In the span of three quarters Saturday night, Matt Scott completed so many passes that his career completion percentage - dating to his freshman year, in 2008 - increased by three full points.
The fifth-year senior started the Arizona Wildcats' 56-0 blowout of lowly South Carolina State completing passes at a career 65 percent.
By the time he traded in his helmet for a navy baseball cap after three quarters, Scott's career mark was 68 percent.
That's what happens when you connect on 30 of 36 passes for 288 yards.
And when you complete your last 13 passes, as Scott did, to finish with an 83 percent mark in the game.
"It really didn't feel like that," Scott said. "I didn't know my numbers were like that. I felt like I missed a couple passes here and there that I could have easily hit.
"Decent night. It can get better."
Better than 30 for 36?
"I think so," he said, smiling. "Go 36 for 36."
Given the opponent, Scott can be forgiven for not being wholly satisfied His coach, though, was pleased.
"He was pretty sharp," Rich Rodriguez said.
Scott threw an incomplete pass to Dan Buckner with about six minutes to go in the first half - and didn't throw another. He finished with three touchdowns against the Div. I-AA opponent.
"I think he missed one deep ball," Rodriguez said. "He missed it. Those are things, in order to beat a team like we got coming up, those big-play shots that we had … we gotta hit."
The team coming up, of course, is Oregon. The Wildcats play Saturday in Eugene, a task tall enough to demand the best performance of Scott's career for the Wildcats to have a chance for upset.
Rodriguez compared Scott to a point guard who can shoot three-pointers.
He encouraged Scott to be more of a distributor.
At halftime, Rodriguez told Scott he wanted him to take fewer hits. The quarterback kept the ball often on read option plays, running nine times for 61 yards. While it was the proper read, Rodriguez was squeamish about too much contact, given the score and situation.
Scott said he didn't feel like he was hit often.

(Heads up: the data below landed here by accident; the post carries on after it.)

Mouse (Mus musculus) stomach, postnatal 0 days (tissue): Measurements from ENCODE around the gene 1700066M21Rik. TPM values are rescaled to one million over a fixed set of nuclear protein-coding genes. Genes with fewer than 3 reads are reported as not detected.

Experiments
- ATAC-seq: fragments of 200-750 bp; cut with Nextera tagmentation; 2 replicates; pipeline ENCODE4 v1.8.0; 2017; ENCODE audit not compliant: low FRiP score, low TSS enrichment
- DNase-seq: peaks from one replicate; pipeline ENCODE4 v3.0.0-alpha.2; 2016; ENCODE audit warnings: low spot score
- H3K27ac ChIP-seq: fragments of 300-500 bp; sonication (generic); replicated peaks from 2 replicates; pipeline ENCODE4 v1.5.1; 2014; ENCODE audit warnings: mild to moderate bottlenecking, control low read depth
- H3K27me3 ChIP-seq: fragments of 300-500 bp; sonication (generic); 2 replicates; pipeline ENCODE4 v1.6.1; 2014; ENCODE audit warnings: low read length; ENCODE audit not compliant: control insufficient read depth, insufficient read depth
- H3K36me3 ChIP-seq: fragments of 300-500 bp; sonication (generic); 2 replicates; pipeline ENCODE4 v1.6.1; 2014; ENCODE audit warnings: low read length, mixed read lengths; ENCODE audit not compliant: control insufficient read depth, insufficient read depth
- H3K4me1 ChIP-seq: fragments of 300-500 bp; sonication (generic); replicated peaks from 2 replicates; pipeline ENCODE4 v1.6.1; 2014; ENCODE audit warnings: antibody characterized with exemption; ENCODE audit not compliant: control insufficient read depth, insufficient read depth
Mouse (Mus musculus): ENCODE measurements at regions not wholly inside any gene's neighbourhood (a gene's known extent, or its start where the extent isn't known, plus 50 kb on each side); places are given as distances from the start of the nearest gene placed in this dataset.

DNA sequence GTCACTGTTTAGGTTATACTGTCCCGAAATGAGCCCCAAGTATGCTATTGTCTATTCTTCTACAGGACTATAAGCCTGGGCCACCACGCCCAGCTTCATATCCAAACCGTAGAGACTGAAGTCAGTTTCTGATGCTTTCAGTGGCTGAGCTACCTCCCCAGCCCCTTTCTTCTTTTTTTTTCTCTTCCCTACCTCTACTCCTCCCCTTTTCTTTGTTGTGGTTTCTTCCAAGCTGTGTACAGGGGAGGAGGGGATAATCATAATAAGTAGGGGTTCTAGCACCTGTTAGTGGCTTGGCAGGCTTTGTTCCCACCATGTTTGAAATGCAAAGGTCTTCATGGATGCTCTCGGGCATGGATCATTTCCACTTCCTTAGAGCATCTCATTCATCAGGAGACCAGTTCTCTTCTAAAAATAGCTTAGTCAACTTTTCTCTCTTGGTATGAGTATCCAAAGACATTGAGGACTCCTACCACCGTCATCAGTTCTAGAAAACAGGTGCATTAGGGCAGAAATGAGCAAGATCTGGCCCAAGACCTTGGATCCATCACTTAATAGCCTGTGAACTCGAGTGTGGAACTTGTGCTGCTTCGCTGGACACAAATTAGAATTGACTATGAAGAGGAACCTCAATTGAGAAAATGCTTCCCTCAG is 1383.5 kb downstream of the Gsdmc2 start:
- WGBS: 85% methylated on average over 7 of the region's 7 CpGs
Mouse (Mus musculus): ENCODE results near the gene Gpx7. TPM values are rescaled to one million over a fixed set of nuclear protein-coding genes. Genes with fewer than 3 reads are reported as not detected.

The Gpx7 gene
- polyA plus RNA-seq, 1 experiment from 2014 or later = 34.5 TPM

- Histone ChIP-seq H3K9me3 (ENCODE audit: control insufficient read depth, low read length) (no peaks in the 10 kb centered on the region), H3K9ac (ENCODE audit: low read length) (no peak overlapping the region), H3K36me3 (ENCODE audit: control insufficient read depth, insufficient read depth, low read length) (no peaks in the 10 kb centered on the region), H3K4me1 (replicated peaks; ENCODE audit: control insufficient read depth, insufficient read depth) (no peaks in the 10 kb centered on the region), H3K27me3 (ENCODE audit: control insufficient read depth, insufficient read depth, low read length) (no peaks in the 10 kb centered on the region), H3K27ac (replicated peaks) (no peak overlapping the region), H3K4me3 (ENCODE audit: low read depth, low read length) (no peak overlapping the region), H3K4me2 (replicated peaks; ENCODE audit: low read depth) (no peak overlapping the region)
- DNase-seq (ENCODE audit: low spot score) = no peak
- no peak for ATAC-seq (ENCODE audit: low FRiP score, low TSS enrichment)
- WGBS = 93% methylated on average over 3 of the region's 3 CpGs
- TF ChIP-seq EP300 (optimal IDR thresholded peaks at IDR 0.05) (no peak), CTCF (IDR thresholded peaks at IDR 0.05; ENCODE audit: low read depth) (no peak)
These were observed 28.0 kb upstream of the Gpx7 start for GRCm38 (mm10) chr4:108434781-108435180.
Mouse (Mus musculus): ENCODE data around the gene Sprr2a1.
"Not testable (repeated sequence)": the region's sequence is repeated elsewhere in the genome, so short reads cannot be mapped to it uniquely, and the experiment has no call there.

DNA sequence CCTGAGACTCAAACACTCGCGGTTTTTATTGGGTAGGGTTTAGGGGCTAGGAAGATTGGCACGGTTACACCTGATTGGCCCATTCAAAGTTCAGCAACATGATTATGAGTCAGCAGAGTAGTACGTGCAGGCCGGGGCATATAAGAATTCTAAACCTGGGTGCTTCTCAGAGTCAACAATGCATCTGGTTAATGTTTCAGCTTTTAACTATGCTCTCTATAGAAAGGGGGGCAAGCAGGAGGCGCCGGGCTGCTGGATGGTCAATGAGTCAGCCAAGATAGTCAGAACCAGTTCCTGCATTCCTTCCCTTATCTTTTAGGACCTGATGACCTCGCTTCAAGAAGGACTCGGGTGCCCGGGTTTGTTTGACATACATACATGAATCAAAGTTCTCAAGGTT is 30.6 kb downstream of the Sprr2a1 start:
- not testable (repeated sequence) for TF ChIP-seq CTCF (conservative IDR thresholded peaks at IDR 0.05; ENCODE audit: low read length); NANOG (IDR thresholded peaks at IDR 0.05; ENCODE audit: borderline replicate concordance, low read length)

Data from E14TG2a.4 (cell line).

"I didn't take that many," he said. "I'm a pretty tough guy."
The quarterback said he sees "a lot of improvements already" in the offense, and his coach said it could only improve.
"Matt's still learning," Rodriguez said. "As good as he's been playing, he's been playing pretty well, it's only three games in a new season."
Rodriguez said he "wasn't particularly pleased" at halftime.
He suggested that, while 43 first downs wasn't a bad thing, it might be an indicator that the Wildcats didn't have enough big plays.
"It definitely helps our rhythm as an offense when we're completing the ball and driving down the field," said running back Daniel Jenkins, who led the UA with 76 rushing yards. "It's really attested to his character and his film study."
B.J. Denker, Scott's fourth-quarter replacement, connected on his first three passes, for a total of 27 yards, before the ball finally hit the ground on an incompletion to Sean Willet.
The UA had completed 16 straight passes.
Denker called the SCSU defense "vanilla."
He shrugged when asked whether his collegiate debut gives him more confidence going forward, but joked that the first hit of the night reminded him what it was like to play football against an opponent.
"I got the rust off," he said.
The Wildcats offense posted among the gaudiest numbers in their history, running a school-record 102 plays and gaining 689 yards, or two shy of the UA's all-time mark.
The team credited the man pulling the trigger.
"Matt," Jenkins said, "has been phenomenal."